The Reformed faith is a thinking faith. Presbyterians are content neither with a faith that is blind, nor with academic reflection that resists an encounter with the living God. Responding to the God who approaches us through the risen Christ and the Spirit, this faith asks questions of itself. In my teaching, I aim to train pastors who can think theologically, seeing the character of the biblical God and how that God is present in our day-to-day world. In my courses-God and Human Suffering, Barth and Feminist Theology, Science and Religion-we explore connections between the best of the classical theological tradition and our contemporary thought and experience.
My research centers around the question of divine agency. How does God act for good in your life and mine, while respecting the fact that our choices matter? How does God use chance events, natural laws, and free human choices to move the world toward God's inbreaking reign of peace? I believe helpful clues are found in the doctrines of Christ and the Spirit, and in pre-seventeenth century understandings of divine grace.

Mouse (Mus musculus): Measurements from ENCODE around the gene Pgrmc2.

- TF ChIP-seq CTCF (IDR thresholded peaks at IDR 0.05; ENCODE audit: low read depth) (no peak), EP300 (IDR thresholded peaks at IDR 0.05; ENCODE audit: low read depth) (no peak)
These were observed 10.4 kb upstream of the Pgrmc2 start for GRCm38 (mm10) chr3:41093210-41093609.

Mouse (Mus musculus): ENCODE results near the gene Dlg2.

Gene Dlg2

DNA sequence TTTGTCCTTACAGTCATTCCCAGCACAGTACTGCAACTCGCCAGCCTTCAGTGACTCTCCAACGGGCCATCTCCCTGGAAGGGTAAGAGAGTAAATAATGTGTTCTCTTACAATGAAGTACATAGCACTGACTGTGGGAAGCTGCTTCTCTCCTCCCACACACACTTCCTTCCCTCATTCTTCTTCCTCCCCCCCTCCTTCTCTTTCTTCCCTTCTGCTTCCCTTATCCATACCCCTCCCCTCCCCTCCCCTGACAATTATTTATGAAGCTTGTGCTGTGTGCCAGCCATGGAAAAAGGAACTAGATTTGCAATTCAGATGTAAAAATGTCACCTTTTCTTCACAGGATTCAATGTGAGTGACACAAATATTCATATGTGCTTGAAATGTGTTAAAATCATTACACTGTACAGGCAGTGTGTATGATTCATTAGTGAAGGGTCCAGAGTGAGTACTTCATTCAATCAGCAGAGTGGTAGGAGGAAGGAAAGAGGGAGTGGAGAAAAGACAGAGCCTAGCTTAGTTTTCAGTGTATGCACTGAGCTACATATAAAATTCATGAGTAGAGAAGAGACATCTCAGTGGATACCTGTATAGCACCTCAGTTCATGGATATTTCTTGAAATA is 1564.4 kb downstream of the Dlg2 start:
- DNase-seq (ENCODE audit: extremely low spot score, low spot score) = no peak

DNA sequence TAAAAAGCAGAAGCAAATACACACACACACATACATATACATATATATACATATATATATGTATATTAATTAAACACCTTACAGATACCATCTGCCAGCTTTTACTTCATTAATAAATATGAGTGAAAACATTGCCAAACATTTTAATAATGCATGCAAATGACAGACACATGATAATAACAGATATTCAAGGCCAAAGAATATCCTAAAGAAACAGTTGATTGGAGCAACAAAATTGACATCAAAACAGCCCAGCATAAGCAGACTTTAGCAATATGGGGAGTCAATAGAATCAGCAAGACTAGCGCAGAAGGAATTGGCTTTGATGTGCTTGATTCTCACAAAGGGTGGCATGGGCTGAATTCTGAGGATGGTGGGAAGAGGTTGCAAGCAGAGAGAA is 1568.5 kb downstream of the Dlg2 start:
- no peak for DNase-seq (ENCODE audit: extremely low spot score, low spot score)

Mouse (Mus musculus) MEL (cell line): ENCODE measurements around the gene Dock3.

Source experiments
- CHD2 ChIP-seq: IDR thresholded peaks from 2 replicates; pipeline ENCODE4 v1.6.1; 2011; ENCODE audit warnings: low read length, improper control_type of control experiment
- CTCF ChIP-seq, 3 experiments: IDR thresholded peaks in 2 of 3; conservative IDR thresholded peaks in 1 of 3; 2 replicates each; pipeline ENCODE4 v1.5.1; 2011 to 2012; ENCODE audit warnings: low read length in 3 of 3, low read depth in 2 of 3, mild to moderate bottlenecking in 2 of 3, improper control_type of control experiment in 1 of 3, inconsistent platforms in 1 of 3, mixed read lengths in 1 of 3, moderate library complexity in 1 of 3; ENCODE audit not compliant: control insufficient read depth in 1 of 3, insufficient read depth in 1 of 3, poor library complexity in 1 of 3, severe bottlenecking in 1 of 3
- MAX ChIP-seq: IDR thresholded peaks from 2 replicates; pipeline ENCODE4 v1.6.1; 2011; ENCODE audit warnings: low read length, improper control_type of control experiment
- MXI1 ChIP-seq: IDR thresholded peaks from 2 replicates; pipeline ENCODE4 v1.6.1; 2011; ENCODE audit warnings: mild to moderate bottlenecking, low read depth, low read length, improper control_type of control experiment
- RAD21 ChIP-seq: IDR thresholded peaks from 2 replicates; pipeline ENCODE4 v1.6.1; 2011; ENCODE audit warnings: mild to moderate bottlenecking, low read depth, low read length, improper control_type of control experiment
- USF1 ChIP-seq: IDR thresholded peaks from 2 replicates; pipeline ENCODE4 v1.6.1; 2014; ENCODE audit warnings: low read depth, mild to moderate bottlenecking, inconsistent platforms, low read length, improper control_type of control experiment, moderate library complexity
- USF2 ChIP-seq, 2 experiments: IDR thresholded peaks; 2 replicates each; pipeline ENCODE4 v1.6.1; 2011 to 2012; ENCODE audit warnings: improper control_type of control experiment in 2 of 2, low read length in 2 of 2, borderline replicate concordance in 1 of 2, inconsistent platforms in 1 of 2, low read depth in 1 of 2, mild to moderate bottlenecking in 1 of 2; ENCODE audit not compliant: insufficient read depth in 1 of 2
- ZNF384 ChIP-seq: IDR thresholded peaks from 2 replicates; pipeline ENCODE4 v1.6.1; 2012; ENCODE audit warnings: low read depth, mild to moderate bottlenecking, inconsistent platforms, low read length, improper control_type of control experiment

As a native Pacific Northwesterner, I love walks on the beach, and backpacking in the Olympics. I enjoy coffee with friends, running in the hills above the Seminary, and exploring new cities with my wife, Julie, who both encourages my thinking about the faith, and shows me how the living of life is itself the faith.
Introduction to Systematic Theology
God and Human Suffering
Divine Power: Contemporary Views
Sin and Evolutionary Biology
Grace, Will and Spirit
Psychology, Spirituality and Christian Theology
The Theology of Paul Tillich.
Love, Violence and the Cross: How the Nonviolent God Saves Us through the Cross of Christ (Cascade, 2010)